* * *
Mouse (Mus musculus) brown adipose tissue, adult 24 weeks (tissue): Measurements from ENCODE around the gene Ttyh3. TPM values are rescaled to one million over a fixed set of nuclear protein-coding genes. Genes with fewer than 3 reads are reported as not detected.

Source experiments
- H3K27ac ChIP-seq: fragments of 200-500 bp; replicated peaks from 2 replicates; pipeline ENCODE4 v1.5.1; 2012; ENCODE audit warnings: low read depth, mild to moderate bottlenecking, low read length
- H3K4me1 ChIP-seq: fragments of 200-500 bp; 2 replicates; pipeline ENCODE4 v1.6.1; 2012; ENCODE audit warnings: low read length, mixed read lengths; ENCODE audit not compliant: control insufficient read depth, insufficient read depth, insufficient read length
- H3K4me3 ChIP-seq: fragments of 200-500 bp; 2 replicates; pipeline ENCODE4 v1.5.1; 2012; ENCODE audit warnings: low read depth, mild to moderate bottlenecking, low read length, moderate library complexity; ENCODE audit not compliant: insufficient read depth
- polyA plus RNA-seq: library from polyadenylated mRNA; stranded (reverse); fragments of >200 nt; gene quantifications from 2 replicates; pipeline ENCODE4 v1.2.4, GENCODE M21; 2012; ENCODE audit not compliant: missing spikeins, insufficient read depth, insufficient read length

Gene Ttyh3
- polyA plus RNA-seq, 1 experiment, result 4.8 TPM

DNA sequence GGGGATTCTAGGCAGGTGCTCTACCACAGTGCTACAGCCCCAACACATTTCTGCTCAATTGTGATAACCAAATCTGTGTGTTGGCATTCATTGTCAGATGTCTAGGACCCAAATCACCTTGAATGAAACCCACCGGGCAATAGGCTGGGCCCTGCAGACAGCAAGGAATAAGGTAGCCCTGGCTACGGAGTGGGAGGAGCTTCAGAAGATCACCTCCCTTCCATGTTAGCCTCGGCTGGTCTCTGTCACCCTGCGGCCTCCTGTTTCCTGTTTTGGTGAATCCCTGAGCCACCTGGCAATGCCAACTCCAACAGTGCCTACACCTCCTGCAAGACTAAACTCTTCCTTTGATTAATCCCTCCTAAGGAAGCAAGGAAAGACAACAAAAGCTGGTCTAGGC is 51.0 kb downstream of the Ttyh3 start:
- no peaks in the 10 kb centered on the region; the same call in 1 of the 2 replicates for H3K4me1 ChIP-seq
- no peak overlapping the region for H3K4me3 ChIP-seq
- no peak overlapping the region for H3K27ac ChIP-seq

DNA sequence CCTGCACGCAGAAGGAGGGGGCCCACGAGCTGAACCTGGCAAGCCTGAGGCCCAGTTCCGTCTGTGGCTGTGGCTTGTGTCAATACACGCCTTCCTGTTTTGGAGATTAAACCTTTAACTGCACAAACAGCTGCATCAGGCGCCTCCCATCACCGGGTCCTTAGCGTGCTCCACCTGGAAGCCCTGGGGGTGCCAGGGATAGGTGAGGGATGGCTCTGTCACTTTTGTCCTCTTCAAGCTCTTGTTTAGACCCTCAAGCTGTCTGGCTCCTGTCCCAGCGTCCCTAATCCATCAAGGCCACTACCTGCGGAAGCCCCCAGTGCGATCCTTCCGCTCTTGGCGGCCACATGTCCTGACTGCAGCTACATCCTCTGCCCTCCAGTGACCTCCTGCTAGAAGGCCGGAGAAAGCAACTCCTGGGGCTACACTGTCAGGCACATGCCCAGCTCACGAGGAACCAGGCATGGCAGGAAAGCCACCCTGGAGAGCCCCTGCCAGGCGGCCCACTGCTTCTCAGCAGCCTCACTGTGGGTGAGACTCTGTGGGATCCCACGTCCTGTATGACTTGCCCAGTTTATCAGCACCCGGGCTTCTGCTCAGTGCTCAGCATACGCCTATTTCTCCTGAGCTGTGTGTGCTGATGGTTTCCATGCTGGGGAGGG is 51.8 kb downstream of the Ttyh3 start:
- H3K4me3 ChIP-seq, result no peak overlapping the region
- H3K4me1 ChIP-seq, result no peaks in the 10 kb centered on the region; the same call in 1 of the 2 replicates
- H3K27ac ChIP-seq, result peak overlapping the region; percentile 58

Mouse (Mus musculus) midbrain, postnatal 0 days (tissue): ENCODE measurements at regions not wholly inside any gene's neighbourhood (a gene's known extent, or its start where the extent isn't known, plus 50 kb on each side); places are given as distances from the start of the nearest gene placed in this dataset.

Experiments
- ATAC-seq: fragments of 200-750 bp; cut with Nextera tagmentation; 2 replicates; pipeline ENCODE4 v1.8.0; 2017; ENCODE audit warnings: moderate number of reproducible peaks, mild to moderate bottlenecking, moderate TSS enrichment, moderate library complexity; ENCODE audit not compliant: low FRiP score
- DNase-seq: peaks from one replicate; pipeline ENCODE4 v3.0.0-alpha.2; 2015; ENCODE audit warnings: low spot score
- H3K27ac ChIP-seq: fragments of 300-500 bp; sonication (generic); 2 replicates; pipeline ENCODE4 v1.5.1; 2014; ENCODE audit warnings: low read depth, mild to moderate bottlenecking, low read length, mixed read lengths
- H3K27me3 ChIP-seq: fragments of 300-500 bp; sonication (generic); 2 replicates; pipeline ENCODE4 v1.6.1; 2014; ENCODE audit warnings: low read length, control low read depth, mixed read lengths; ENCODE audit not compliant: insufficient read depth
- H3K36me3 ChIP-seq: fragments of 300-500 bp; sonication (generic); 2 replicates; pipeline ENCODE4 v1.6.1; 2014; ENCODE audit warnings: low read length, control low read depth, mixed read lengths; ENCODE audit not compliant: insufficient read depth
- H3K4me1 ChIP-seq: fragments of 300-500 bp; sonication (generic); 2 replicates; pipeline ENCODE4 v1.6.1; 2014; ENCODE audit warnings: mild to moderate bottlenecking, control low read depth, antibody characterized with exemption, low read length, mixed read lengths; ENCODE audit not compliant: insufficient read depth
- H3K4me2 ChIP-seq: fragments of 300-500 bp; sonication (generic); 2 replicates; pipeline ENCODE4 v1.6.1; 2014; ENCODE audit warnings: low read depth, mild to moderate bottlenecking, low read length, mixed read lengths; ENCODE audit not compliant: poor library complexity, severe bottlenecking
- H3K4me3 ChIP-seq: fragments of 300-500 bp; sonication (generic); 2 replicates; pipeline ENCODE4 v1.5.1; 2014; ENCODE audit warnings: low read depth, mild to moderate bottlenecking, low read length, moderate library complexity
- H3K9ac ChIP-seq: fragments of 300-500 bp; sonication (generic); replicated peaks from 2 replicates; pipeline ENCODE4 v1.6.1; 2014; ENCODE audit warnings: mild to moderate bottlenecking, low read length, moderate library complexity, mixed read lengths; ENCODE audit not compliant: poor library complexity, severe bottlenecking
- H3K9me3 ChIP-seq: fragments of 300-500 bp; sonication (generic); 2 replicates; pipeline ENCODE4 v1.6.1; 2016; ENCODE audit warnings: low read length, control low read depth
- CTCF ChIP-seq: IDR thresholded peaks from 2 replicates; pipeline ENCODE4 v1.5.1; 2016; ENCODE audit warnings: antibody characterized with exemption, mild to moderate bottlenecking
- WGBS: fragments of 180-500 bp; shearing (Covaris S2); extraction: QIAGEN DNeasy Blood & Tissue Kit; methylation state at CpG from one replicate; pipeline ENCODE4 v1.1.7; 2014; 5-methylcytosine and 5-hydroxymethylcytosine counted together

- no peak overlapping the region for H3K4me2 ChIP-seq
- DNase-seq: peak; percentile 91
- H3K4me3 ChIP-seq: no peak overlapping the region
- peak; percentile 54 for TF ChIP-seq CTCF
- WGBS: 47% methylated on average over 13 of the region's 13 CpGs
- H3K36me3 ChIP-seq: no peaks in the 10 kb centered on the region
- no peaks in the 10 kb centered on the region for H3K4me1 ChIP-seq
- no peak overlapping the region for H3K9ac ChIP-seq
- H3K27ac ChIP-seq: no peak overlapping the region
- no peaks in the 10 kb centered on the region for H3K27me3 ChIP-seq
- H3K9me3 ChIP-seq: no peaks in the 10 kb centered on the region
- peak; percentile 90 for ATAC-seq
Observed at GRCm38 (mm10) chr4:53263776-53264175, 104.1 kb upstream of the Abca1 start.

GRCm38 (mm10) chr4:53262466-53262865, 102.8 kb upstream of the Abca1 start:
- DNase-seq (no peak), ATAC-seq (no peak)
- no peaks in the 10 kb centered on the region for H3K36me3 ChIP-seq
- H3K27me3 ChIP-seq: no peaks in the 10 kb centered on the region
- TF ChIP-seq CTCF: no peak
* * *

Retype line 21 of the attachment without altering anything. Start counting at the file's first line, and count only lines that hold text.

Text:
- H3K27ac ChIP-seq: fragments of 300-500 bp; sonication (generic); 2 replicates; pipeline ENCODE4 v1.5.1; 2014; ENCODE audit warnings: low read depth, mild to moderate bottlenecking, low read length, mixed read lengths